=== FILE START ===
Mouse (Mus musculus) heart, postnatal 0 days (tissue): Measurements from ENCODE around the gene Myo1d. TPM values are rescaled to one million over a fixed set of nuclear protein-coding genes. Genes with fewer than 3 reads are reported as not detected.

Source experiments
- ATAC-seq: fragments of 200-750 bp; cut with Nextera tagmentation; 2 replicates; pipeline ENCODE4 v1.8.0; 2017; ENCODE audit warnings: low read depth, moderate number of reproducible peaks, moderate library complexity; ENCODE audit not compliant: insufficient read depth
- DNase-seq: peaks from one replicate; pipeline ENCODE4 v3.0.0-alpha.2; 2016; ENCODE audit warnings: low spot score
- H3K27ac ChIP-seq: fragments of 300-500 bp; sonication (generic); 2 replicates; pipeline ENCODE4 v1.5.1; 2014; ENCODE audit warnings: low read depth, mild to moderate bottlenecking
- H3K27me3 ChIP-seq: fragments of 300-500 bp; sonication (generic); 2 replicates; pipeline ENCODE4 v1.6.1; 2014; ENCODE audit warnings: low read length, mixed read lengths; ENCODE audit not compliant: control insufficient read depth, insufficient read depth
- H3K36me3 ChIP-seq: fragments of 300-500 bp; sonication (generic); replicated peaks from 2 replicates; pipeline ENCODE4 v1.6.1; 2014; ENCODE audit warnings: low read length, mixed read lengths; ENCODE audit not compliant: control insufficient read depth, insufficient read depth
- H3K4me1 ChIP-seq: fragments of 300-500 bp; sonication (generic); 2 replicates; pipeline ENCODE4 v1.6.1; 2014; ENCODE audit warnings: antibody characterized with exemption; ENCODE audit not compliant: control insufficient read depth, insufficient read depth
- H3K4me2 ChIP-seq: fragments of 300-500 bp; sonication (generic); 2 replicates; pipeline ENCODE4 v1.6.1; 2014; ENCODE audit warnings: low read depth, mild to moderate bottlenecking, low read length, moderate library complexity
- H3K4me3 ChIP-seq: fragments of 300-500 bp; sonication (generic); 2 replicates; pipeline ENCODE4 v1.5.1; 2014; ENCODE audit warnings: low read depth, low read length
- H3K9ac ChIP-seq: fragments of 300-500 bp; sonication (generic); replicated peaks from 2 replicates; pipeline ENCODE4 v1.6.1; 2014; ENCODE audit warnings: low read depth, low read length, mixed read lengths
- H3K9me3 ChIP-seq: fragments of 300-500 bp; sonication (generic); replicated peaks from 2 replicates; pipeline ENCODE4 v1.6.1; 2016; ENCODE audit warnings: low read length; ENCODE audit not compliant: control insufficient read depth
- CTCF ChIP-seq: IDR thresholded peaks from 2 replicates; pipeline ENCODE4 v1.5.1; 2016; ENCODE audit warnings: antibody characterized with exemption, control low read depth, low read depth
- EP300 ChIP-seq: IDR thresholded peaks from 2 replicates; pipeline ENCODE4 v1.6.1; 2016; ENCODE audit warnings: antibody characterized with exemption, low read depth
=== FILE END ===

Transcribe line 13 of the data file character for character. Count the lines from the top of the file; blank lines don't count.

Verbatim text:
- CTCF ChIP-seq: IDR thresholded peaks from 2 replicates; pipeline ENCODE4 v1.5.1; 2016; ENCODE audit warnings: antibody characterized with exemption, control low read depth, low read depth